|From:||Andrew Dunstan <andrew(at)dunslane(dot)net>|
|To:||Tom Lane <tgl(at)sss(dot)pgh(dot)pa(dot)us>|
|Cc:||Dann Corbit <DCorbit(at)connx(dot)com>, Luke Lonergan <llonergan(at)greenplum(dot)com>, "Jim C(dot) Nasby" <jnasby(at)pervasive(dot)com>, Jie Zhang <jzhang(at)greenplum(dot)com>, Mark Kirkwood <markir(at)paradise(dot)net(dot)nz>, Josh Berkus <josh(at)agliodbs(dot)com>, Gavin Sherry <swm(at)linuxworld(dot)com(dot)au>, pgsql-hackers(at)postgresql(dot)org|
|Subject:||Re: On-disk bitmap index patch|
|Views:||Raw Message | Whole Thread | Download mbox|
Tom Lane wrote:
> Both of these pages say up front that they are considering read-only
> data. So one of the questions that has to be answered (and the
> submitters have been entirely mum about) is exactly how bad is the
> update performance? If it's really awful that's going to constrain
> the use cases quite a lot, whereas merely "a bit slower than btree"
> wouldn't be such a problem.
> In any case, arguing that other DBs find it's a win will cut no ice
> with me. See adjacent discussion about hash indexes --- those *ought*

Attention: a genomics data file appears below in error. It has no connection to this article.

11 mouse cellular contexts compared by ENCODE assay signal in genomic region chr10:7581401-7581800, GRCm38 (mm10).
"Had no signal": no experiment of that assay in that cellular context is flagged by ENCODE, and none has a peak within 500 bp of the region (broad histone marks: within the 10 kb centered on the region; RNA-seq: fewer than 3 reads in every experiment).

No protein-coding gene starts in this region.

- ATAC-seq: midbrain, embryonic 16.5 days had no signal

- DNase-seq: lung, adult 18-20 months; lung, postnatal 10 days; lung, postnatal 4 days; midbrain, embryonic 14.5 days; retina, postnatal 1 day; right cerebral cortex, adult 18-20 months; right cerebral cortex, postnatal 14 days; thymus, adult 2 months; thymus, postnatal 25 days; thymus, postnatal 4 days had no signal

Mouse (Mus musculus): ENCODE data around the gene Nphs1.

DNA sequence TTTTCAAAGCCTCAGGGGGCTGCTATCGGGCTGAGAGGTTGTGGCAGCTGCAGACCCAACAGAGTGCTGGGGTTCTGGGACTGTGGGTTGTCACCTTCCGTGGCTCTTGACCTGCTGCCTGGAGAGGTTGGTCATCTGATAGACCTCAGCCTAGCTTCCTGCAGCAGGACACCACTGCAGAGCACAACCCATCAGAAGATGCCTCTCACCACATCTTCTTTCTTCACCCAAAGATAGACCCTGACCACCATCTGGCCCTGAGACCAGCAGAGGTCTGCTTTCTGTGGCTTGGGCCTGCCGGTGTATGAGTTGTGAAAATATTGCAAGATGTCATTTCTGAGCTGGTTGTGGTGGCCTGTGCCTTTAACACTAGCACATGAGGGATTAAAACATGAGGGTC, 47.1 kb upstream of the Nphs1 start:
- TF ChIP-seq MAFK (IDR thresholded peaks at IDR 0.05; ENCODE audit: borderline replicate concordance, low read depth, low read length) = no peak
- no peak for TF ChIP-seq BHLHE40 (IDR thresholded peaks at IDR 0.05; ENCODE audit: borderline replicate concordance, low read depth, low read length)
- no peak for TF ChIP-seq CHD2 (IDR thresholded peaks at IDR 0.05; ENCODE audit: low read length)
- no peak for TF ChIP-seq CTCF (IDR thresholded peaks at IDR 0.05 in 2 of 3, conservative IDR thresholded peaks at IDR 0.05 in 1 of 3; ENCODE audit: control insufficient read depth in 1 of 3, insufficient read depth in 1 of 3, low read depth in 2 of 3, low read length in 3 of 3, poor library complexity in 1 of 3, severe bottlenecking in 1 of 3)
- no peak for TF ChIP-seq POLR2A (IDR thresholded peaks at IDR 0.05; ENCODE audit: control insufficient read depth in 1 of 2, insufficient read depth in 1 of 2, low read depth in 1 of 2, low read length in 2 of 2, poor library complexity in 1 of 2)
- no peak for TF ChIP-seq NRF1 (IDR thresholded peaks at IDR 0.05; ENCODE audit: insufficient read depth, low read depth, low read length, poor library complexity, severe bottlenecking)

> to be a win, but they aren't in Postgres, for reasons that are still
> guesses. The translation gap between other DBs' experience and ours
> can be large.
Notwithstanding that, I have a couple of non-postgres data points /
anecdotes on this.
Back in my days as an Ingres DBA in the mid 90s, our fairly highly tuned
system used hash organised tables only for small fairly static
lookup-type tables (state codes, postcodes, etc). Everything that was
more dynamic was done with btree indexed tables.
A few years later, I was producing very large tables of email addresses
using BDB. I quickly stopped using hash tables when I found that the
reorganisation penalty was huge. Switching to btree worked just fine,
with no sudden performance blip. This might not be directly relevant,
but clearly the bucket size is.
I guess what we need to demonstrate is that the better hash performance
will actually persist to a scale where it is actually worth it - surely
for very small tables the index method won't matter much anyway.
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